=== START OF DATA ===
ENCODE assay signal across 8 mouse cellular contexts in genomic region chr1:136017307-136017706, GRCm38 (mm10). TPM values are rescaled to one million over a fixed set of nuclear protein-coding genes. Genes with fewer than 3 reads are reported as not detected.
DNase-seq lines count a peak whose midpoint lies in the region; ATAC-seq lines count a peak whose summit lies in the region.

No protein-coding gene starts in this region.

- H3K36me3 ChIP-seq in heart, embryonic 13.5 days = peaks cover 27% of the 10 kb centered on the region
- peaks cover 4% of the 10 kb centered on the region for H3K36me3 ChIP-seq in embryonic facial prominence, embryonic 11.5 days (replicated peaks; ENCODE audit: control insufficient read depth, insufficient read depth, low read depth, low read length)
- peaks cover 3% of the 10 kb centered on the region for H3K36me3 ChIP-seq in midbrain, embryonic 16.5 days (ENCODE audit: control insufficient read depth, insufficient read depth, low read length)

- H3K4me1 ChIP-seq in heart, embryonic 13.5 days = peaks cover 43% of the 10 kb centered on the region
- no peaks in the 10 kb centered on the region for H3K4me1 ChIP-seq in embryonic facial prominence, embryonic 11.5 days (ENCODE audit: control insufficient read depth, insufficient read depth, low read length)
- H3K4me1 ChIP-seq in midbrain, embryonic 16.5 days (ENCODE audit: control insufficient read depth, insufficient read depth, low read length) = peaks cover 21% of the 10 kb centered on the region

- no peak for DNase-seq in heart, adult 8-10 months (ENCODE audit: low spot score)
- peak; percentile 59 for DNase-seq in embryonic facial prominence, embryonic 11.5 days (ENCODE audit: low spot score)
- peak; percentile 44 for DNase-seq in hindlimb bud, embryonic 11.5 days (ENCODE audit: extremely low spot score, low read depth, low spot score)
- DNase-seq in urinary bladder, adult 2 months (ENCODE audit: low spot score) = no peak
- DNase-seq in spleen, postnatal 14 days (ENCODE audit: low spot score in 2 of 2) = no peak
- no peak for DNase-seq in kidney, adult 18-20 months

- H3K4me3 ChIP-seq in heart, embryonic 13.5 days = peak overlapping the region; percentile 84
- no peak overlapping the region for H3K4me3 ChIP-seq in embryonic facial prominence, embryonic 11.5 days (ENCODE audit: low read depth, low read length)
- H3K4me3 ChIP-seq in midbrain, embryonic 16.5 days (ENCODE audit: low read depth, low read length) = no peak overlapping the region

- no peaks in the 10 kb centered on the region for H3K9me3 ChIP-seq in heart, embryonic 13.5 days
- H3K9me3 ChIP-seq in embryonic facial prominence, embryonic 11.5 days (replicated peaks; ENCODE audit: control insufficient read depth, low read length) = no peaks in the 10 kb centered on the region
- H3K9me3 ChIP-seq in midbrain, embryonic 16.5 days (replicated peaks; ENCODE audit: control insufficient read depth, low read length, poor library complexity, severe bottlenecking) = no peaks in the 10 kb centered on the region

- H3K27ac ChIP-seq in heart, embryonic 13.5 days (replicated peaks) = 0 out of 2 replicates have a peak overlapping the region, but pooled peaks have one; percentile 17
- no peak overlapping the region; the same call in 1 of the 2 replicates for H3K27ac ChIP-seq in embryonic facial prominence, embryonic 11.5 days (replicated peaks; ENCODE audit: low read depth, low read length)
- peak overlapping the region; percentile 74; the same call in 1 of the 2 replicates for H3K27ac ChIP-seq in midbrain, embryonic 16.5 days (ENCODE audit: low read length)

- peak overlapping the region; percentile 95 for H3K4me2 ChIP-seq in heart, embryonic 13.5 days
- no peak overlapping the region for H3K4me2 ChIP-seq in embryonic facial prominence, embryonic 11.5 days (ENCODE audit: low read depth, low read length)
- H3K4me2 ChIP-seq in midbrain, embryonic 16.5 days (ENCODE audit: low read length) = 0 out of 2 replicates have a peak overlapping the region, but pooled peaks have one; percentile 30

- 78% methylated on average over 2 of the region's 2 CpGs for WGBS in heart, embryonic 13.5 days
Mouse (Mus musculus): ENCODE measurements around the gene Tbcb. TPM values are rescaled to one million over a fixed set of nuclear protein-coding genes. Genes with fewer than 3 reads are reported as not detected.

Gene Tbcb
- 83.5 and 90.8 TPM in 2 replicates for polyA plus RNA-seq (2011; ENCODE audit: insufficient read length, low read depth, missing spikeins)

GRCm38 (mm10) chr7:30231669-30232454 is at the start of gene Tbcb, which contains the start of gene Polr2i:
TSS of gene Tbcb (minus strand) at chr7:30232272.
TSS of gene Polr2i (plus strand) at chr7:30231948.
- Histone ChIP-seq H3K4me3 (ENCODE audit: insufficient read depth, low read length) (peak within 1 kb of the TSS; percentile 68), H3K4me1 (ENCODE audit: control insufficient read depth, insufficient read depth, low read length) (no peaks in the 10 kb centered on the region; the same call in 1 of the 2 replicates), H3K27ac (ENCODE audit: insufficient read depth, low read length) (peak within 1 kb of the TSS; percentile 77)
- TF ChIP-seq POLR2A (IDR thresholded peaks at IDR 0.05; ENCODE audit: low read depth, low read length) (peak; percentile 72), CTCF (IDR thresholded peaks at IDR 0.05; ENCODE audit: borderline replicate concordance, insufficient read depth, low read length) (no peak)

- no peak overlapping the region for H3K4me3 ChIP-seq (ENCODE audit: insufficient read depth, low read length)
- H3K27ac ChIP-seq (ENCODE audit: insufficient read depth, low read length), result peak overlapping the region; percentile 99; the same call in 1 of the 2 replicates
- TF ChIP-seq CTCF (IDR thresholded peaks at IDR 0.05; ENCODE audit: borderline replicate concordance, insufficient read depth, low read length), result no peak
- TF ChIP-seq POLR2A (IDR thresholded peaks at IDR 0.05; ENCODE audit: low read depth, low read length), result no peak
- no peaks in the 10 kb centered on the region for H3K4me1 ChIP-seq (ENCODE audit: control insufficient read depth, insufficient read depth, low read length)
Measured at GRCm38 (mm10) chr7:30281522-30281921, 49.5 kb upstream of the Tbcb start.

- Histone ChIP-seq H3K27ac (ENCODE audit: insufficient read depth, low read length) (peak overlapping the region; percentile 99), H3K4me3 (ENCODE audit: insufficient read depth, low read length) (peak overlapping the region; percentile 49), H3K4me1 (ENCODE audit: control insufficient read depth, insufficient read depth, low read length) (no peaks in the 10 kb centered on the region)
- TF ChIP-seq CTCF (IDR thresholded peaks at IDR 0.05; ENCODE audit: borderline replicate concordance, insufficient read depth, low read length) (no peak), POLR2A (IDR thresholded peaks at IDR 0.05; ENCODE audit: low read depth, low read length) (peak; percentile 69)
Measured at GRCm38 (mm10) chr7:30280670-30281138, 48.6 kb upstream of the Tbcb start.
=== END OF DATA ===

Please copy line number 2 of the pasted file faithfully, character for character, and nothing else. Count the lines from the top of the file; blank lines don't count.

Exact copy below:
DNase-seq lines count a peak whose midpoint lies in the region; ATAC-seq lines count a peak whose summit lies in the region.